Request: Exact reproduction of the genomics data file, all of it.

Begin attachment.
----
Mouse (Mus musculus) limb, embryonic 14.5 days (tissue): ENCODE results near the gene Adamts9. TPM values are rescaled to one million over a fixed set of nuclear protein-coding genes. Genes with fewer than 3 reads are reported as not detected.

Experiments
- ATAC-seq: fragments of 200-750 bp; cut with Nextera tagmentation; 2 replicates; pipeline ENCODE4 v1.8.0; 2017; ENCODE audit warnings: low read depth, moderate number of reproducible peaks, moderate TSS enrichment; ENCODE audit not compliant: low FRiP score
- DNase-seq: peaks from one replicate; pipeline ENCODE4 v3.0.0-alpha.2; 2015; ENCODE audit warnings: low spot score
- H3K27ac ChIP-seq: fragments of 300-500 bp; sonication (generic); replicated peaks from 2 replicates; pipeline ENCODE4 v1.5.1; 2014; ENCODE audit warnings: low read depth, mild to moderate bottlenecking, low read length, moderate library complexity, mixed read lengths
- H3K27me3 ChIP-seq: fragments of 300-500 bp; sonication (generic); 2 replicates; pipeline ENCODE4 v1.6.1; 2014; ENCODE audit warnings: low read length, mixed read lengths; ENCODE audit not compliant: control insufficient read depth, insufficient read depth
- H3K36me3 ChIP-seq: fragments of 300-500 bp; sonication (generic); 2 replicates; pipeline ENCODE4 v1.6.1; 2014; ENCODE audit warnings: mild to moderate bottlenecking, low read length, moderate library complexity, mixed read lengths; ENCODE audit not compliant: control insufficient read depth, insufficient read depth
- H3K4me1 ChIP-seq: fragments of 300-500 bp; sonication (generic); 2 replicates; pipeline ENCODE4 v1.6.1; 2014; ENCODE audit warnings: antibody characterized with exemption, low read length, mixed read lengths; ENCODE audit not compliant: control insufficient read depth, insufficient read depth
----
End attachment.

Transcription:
Mouse (Mus musculus) limb, embryonic 14.5 days (tissue): ENCODE results near the gene Adamts9. TPM values are rescaled to one million over a fixed set of nuclear protein-coding genes. Genes with fewer than 3 reads are reported as not detected.

Experiments
- ATAC-seq: fragments of 200-750 bp; cut with Nextera tagmentation; 2 replicates; pipeline ENCODE4 v1.8.0; 2017; ENCODE audit warnings: low read depth, moderate number of reproducible peaks, moderate TSS enrichment; ENCODE audit not compliant: low FRiP score
- DNase-seq: peaks from one replicate; pipeline ENCODE4 v3.0.0-alpha.2; 2015; ENCODE audit warnings: low spot score
- H3K27ac ChIP-seq: fragments of 300-500 bp; sonication (generic); replicated peaks from 2 replicates; pipeline ENCODE4 v1.5.1; 2014; ENCODE audit warnings: low read depth, mild to moderate bottlenecking, low read length, moderate library complexity, mixed read lengths
- H3K27me3 ChIP-seq: fragments of 300-500 bp; sonication (generic); 2 replicates; pipeline ENCODE4 v1.6.1; 2014; ENCODE audit warnings: low read length, mixed read lengths; ENCODE audit not compliant: control insufficient read depth, insufficient read depth
- H3K36me3 ChIP-seq: fragments of 300-500 bp; sonication (generic); 2 replicates; pipeline ENCODE4 v1.6.1; 2014; ENCODE audit warnings: mild to moderate bottlenecking, low read length, moderate library complexity, mixed read lengths; ENCODE audit not compliant: control insufficient read depth, insufficient read depth
- H3K4me1 ChIP-seq: fragments of 300-500 bp; sonication (generic); 2 replicates; pipeline ENCODE4 v1.6.1; 2014; ENCODE audit warnings: antibody characterized with exemption, low read length, mixed read lengths; ENCODE audit not compliant: control insufficient read depth, insufficient read depth